• Check for nicks that can cut an opponent. You can do this visually or by running a gloved hand along the edges of the blade. Run your hand in both directions but do so lightly - by its very nature a potentially harmful nick can injure you. If the blade has substantial nicks, they will need to be filed or sanded before the weapon can be used.
    • Look down the length of the blade to look for kinks. Weapons with kinks consistent with fatigue cannot be used.
    • Check the flexibility of the blade. If in doubt, check the weapon for flexibility using the flexibility test at Appendix 4.
  3. Inspect the blunt
    • Check the blunt visually for cracks, bulging, or discoloration, or any other signs that the sword is starting to punch through the blunt.
    • Frequently, it isn't possible to ascertain the internal components of the blunt. For example, if the blunt is made of leather, it may not be possible to tell that the leather is thick enough. Ask the fencer about the construction of the blunt to check that they are familiar with the rules and that their blunt meets the requirements of the rules.
    • If the blunt appears not to meet the requirements, it must be replaced before the weapon can be used.
    • Check that the blunt is unlikely to come off during combat, by pulling on it.
  4. Inspect the quillons, pommel
    • Check that the quillons and pommels do not have sharp or pointed ends.

Inspecting RBGs

  1. Check for any major splinters, nicks, or features that could injure an opponent.
  2. Check the ammunition to ensure it contains no metal parts or fillings.
  3. For long-arm RBGs with a draw length of more than 45cm, check the circumference of the ammunition is at least the same as the draw length. Flatten two rubber bands in half and use that to measure against the draw length, as shown in this figure.

Inspecting spears

  1. Inspect the head
    • For rubber-headed spears, check that the tip is flexible, and returns substantially to its original shape within 3 seconds.
    • For metal-headed spears, follow the inspection methods for a bladed weapon.
    • Check that the head is securely fastened to the haft.
  2. Inspect the haft
    • Check that the haft is made of appropriate material (rattan for rubber-headed spears; wood or rattan for metal-headed spears).
    • Check that the rattan haft is the appropriate diameter (between 28.5mm and 35mm).
    • Check that the spear is the appropriate length (no longer than 275cm for rubber-headed spears, or 244cm for metal-headed spears).
    • Check that the haft does not have dangerous burrs or protrusions.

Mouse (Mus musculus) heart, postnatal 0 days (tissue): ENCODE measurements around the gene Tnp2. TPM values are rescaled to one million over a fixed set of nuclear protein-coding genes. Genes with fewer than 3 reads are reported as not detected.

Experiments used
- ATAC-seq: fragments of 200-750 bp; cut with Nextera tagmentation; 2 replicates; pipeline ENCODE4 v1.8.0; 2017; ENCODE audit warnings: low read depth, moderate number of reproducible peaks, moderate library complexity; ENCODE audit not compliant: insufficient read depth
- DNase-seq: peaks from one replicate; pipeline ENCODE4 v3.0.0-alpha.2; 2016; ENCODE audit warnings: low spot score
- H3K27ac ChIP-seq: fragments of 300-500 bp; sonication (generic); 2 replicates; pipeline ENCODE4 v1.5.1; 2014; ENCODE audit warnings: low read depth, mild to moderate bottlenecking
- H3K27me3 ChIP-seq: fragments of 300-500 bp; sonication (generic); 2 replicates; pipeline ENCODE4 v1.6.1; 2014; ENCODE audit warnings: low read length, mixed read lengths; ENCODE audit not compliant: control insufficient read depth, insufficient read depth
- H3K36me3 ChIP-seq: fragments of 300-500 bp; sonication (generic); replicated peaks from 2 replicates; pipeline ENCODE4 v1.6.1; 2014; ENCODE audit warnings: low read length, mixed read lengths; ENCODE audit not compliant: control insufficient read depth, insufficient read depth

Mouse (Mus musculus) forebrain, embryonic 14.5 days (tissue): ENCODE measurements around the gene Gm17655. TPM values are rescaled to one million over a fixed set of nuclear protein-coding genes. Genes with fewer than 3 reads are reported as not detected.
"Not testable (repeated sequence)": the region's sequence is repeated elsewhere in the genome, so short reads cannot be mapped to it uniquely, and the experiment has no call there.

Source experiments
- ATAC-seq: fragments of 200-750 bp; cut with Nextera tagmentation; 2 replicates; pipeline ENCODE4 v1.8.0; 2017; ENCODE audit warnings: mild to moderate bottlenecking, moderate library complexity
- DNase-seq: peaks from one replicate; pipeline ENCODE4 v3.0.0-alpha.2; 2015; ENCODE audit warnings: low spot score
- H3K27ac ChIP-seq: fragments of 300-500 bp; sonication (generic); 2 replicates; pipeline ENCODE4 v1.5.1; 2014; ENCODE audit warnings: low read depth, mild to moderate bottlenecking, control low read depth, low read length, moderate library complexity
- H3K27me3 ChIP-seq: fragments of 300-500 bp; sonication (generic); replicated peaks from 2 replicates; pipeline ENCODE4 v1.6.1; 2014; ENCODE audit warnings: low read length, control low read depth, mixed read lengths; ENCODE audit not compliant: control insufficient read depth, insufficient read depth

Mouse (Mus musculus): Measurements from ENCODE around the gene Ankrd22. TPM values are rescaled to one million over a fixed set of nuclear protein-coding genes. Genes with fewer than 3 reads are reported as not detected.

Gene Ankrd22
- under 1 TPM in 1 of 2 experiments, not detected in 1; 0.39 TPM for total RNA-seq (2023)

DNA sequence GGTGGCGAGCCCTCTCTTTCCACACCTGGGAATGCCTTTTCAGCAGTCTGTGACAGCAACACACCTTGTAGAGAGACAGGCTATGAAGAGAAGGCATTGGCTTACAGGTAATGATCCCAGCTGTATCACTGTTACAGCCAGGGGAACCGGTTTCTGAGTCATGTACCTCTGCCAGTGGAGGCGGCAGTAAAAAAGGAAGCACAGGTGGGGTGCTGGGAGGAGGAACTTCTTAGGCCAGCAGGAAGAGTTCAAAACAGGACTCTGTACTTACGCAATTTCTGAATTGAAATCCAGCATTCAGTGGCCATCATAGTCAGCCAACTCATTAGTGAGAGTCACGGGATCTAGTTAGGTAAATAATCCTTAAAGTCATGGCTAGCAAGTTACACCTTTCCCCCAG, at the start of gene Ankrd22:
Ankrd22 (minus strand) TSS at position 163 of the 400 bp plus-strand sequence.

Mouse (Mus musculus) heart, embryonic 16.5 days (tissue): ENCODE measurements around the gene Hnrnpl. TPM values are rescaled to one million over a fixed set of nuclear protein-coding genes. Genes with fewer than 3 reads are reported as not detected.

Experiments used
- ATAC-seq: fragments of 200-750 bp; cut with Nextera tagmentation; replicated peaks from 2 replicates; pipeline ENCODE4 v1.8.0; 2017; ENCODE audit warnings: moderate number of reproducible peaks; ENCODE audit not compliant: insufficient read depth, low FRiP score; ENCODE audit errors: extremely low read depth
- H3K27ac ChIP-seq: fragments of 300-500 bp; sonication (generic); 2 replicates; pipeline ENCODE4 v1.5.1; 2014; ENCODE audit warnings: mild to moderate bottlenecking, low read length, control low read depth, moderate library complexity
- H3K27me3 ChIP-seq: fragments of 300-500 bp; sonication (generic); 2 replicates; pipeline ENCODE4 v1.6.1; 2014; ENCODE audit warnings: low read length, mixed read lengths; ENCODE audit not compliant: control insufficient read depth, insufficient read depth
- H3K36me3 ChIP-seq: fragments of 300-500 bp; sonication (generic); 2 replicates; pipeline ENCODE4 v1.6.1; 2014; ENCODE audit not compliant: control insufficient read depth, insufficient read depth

Inspecting defensive objects

  1. Check for any major splinters, nicks, or features that could injure an opponent.
  2. Check if a cloak or non-rigid defensive object contains any rigid parts. If it does, remind the opponent that they may not throw it at their opponent.

COVID-safe low-contact inspections

The health and safety of all rapier combatants, students and marshals is our first priority. The following steps are a guide for marshals on how to conduct a no- or low-contact inspection of weapons and equipment.

Protective Equipment

  1. Marshals must wear abrasion-resistant gloves to conduct all inspections of fencers.
  2. Physical distancing should be maintained while conducting inspections.

Armour check

  1. Ask the combatant to stand at an appropriate distance in front of you.
  2. Ask the combatant if they are wearing groin protection (if applicable).
  3. Ask the combatant to present their gloved hands, palms up. Inspect the gloves by sight looking for any rips or holes.
  4. Ask the combatant to turn their hands palms down and repeat the inspection.
  5. Ask the combatant to spread their arms to the sides. Inspect the armpits by sight, looking for sprung seams, rips or holes.
  6. If you are not certain about the underarm coverage, discuss it with the combatant.
  7. You might need to ask the combatant to press or pinch the cloth under the arm to demonstrate its coverage
  8. Ask the combatant (if needed) to lift their coif or mask bib to display the gorget underneath.
  9. Ask the combatant to turn and show the back of the gorget.
  10. Check that the combatant has a secondary fastening to secure their mask.
  11. Visually check all the armour to ensure there are no gaps showing skin. This includes checking that normal movements (such as a lunge) will not expose skin.
  12. Ask the combatant to show you the inside of their mask.
    • Inspect by sight to assess if the padding is intact.
    • If uncertain you might need to ask the combatant to press the padding to check it is still resilient.

Weapons check

  1. Ask the combatant to stand to one side and present their sword or dagger so that the blade is in front of you. They should hold the hilt.
  2. Wearing a fencing glove, check the blade for nicks and ensure the blunt is securely fixed to the tip.
  3. Used your gloved hand to check a buckler or baton for nicks, chips or splinters.
  4. Inspect a cloak for any rigid material.